Regardless of the way in which you register as an individual, you will compete officially in the individual rounds and unofficially in the team rounds and gut rounds.

Am I ready to go for this year if I competed last year?

The simple answer is no. You need to re-apply every year in order to qualify for the tournament itself. With that being said, the 40 teams that finish with the highest scores in the Sweepstakes from the previous year will be automatically accepted at the same tournament in the current year. Remember though, even those teams have to fill out applications in order to be considered, otherwise, their spot will be given to someone else

When do teams have to finalize their rosters?

All teams must finalize their team rosters before the registration deadline in order to qualify. After you receive your acceptance to the competition, you will receive a list of accepted individual applications and the number of approved teams. After that time, you will not be permitted to reselect which individuals are accepted. With that being said, you can redistribute your team acceptances among your team. Team rosters have to be filled and finalized by the confirmation deadline and can be updated online up until two weeks before the date the tournament starts.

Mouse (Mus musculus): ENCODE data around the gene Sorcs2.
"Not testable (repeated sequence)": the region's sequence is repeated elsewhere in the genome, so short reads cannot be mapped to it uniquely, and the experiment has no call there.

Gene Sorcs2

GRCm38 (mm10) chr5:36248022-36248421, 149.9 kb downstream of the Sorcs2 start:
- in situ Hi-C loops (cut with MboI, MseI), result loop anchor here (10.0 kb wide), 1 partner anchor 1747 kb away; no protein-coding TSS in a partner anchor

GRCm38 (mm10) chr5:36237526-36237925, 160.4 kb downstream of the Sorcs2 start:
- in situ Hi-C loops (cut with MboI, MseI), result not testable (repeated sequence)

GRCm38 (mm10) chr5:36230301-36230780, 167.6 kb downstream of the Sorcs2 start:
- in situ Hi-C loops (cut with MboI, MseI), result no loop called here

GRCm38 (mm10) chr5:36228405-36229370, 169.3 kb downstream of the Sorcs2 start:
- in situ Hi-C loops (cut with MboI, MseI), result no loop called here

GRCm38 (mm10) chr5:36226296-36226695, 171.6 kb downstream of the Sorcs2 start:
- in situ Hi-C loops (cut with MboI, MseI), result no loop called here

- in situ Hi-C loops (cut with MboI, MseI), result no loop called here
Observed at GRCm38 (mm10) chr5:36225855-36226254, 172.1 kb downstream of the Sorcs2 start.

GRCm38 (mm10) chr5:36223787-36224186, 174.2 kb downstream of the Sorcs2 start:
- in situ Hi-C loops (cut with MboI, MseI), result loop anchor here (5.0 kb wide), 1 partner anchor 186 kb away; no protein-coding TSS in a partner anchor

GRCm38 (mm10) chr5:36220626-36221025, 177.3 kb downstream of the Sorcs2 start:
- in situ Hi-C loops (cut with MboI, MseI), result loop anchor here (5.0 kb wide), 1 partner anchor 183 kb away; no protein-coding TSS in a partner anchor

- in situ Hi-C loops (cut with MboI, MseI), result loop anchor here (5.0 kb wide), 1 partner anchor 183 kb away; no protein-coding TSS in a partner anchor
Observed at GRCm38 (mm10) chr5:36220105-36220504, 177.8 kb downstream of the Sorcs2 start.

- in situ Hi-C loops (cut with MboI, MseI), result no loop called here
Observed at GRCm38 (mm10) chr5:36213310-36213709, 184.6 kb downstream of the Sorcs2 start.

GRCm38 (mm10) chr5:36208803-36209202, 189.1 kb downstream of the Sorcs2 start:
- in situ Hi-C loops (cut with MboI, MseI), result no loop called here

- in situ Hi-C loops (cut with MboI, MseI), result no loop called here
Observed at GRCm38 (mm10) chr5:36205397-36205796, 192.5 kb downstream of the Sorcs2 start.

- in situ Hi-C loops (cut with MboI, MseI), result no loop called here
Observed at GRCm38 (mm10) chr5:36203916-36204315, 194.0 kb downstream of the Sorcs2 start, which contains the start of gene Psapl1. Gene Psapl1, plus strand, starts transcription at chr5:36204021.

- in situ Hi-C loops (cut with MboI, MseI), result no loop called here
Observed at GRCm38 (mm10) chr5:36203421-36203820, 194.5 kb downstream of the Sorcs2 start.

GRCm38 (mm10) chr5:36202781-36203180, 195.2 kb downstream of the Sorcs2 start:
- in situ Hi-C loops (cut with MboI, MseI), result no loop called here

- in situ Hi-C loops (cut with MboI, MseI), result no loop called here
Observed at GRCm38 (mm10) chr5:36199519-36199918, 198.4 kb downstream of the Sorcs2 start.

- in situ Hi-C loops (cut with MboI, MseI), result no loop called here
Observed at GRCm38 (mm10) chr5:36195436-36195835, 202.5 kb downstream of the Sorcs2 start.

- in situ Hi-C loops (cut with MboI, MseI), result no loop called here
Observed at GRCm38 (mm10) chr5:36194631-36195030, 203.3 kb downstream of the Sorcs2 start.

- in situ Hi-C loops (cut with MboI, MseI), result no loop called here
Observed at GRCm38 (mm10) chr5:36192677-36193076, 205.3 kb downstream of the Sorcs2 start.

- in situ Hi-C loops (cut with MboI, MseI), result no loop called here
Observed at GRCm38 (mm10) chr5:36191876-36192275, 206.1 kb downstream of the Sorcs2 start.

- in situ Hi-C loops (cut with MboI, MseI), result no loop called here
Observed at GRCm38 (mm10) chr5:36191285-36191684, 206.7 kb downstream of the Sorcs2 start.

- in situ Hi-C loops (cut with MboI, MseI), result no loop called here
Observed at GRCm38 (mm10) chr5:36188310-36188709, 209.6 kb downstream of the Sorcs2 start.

A statue of a sitting man inside Harvard campus

How much is the Harvard MIT Math Tournament (HMMT) and how do I pay?

The registration fee for the Harvard MIT Math Tournament (HMMT) are $80.00 per team and $10.00 per individual. Payment is not to be made until teams are accepted into the tournament.

Once you are looking to send in your payment, you can either mail them in or hand them to a tournament official on the Friday or Saturday of the tournament weekend. If you are looking to mail in your payment, make sure that it will arrive no later than one week before the competition is set to begin.

If you want to send your payment in by mail, the address to send it to is below:

Harvard-MIT Mathematics Tournament (c/o Student Activities Office)

Building W20-501

84 Massachusetts Avenue

Cambridge, MA 02139

How each tournament works